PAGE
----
The participation rate for women entering the workforce rose 1.3 percentage points to a record high of 60.6%.
Australia created over 400,000 jobs in 2017, the most over a calendar year on record.
And over 75% of those were full-time positions, underlining just how strong labour market conditions were.
However, despite the enormous employment gains, Australia’s unemployment didn’t fall all that far, slipping from 5.8% in March to 5.5% December — still well above the 5% level widely regarded as being Australia’s full employment level.
So what gives? Why, with employment growth soaring, did unemployment not decline very far?
In simple terms, and excluding persistent doubts about the veracity of the ABS’ seasonally adjusted jobs data, it was because an increasing number of Australians entered the labour market, encouraged by a raft of bullish headlines about how strong job prospects were.
This chart from the Commonwealth Bank puts the increase in labour market participation — those Australians of working age either employed or looking for a job — into perspective.
It also shows Australia’s employment-to-population ratio, simply the percentage of Australia’s working age population currently in employment.
As Kristina Clifton, Senior Economist at the Commonwealth Bank points out, labour force participation surged last year, rising back to levels last seen during the peak of Australia’s mining boom.
“At 65.7% it now sits just under the record level of 65.8% reached in November 2010, at the height of the mining boom,” she says.
“Labour market participation tends to lift when employment conditions are strong as workers feel more confident that they will be able to find a job, so the sharp rise in the participation rate is not surprising given the strength in the jobs market over the past year.”
And, as this next chart reveals, it was an influx of women joining the workforce that contributed to much of the increase in labour force participation over the year.
“Labour market participation has lifted strongly for both genders this year,” Clifton says.
“However the increase has been larger for females with the participation rate rising 1.3 percentage points to a record high of 60.6%. A breakdown of female participation by age group shows that participation has risen over time in all age groups with the exception of those below age 15-24 years.”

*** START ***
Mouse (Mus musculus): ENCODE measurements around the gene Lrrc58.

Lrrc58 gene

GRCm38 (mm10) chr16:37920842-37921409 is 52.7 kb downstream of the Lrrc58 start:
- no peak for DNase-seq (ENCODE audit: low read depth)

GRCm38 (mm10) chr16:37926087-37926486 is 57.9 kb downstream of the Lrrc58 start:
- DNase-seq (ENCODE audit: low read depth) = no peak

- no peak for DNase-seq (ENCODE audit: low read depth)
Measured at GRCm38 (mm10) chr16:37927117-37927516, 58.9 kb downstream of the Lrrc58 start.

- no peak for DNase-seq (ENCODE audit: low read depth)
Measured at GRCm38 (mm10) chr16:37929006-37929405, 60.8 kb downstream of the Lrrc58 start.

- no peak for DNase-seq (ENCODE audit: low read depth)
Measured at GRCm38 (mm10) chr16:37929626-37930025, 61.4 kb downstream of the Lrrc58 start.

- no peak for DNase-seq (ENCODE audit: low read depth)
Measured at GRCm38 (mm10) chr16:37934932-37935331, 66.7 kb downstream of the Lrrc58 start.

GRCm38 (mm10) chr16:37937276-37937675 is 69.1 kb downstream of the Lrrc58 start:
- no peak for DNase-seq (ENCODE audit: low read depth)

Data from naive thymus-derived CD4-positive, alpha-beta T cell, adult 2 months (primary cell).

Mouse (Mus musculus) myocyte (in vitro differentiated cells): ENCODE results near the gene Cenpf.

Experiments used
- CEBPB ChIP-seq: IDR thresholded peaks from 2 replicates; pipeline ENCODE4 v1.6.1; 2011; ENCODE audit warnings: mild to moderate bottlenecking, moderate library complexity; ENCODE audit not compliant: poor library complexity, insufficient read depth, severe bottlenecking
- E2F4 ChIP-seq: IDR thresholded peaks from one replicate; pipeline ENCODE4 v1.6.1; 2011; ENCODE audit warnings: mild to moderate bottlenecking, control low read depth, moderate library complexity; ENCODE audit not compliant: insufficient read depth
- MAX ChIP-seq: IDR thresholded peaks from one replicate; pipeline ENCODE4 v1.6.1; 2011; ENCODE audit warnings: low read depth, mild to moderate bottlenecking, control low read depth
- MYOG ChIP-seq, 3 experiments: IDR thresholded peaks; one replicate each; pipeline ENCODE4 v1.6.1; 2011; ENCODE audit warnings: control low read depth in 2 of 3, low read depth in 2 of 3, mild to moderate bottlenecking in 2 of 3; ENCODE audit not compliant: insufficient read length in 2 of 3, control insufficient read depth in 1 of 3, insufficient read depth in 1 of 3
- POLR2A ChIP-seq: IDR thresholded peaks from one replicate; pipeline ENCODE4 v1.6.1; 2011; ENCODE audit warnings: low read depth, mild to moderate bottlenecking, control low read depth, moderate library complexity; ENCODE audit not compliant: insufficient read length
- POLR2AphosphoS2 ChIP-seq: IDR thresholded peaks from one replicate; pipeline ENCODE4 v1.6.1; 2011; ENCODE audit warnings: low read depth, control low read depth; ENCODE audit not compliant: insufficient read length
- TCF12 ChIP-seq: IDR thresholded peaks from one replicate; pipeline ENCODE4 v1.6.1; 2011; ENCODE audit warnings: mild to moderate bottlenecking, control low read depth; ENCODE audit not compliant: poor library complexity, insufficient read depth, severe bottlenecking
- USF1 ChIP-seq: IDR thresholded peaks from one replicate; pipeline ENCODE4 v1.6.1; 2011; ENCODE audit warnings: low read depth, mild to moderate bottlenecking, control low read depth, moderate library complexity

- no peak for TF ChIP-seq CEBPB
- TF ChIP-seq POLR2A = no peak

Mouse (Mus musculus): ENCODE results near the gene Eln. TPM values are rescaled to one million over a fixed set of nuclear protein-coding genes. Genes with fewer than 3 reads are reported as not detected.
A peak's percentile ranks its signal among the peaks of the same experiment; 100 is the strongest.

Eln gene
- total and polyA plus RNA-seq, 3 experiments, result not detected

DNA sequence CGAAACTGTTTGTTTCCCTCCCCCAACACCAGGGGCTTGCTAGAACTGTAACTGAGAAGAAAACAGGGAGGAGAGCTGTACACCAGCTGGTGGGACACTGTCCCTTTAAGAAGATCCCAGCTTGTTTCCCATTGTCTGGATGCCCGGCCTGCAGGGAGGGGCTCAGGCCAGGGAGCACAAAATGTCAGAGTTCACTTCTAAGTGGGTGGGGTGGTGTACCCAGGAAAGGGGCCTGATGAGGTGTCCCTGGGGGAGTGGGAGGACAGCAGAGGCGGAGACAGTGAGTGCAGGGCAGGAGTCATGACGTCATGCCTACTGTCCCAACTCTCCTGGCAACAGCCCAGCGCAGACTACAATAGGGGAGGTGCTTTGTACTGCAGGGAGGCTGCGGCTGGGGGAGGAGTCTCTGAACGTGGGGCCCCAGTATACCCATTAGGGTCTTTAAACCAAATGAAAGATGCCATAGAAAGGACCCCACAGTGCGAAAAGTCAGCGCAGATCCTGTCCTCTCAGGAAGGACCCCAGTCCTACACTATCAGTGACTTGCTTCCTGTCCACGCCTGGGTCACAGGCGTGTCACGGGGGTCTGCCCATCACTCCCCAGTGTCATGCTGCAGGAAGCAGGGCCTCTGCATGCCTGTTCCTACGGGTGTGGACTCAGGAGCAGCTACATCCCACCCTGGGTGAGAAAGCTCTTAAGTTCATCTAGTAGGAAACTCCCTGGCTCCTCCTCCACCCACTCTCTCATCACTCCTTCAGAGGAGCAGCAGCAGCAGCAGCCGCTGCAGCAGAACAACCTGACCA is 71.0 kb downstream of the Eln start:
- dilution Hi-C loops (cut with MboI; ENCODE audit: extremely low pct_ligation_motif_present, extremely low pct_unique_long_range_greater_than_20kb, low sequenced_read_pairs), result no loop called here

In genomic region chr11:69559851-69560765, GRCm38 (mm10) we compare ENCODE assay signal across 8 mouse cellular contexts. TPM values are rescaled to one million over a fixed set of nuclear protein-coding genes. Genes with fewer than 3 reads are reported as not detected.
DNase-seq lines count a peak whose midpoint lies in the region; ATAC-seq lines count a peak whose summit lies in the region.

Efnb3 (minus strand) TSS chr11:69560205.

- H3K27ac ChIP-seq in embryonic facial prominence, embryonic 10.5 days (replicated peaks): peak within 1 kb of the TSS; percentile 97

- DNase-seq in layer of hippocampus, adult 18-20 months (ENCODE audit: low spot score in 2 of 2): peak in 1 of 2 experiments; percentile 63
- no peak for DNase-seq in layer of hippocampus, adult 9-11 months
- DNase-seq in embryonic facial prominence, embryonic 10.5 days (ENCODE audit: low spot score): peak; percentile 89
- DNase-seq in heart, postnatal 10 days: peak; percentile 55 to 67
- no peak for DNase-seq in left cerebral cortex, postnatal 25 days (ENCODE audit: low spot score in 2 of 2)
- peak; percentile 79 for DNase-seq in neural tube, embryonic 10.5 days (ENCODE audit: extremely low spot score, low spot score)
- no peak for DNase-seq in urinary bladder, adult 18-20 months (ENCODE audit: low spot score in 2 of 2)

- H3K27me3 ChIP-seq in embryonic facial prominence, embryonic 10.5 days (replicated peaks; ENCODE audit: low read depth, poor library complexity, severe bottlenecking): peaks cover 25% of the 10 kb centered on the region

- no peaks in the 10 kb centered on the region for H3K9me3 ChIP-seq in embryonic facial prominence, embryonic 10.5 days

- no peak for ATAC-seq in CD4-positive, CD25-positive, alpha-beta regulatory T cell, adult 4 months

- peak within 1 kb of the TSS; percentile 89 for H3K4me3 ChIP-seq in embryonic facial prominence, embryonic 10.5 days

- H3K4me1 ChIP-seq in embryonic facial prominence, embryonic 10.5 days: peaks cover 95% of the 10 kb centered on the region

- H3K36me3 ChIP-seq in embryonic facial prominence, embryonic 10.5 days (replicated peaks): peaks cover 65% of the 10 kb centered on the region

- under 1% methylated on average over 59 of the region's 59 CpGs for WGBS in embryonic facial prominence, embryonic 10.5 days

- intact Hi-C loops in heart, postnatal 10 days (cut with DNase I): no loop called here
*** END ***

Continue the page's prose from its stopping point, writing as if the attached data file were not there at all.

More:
In contrast, the participation rate among men grew by a smaller 0.5 percentage points to 71%.
So of all those entering or rejoining the workforce in 2017, the majority were women — a trend Clifton expects will continue.
“It is likely that we will continue to see a rise in female participation in the years ahead,” she says.
“We estimate that steadily rising female participation over the next ten years would be enough to offset the effects of Australia’s ageing population and keep the participation rate close to its current level.”
And with more women entering the labour market, Clifton says that will likely support growth in household incomes and household spending levels.
“A higher employment-to-population ratio is a positive for household balance sheets,” she says, noting this is generally accompanied by higher labour force participation.
“More people in employment generally means higher household incomes, a particularly welcome development in the current climate of flat real wages growth.”
Clifton says there’s already some evidence emerging to suggest that higher employment and labour force participation is helping to boost household spending, the largest and most important part of the Australian economy.
“We are expecting the Q4 [GDP report] will show a solid lift in consumer spending,” she says.
“Retail trade, which accounts for around one-third of household spending, rose by 0.9% in the quarter. Motor vehicle sales were also higher.”
However, while having more people in employment is undoubtedly a good thing, with more people actively looking for work, its meant unemployment has fallen slower than what would have otherwise been the case.
Labour demand is strong but supply has been nearly as firm, helping to explain why unemployment still sits around 5.5%.
That has contributed to recent weakness in wage growth, and, partially as a consequence, continued softness in inflationary pressures.
It also helps explain why official interest rates still remain at record-low levels even with strong employment growth and a noticeable improvement in the broader Australian economy.
And should labour force participation remain elevated or increase even further, it could see the status quo remain in place for some time yet.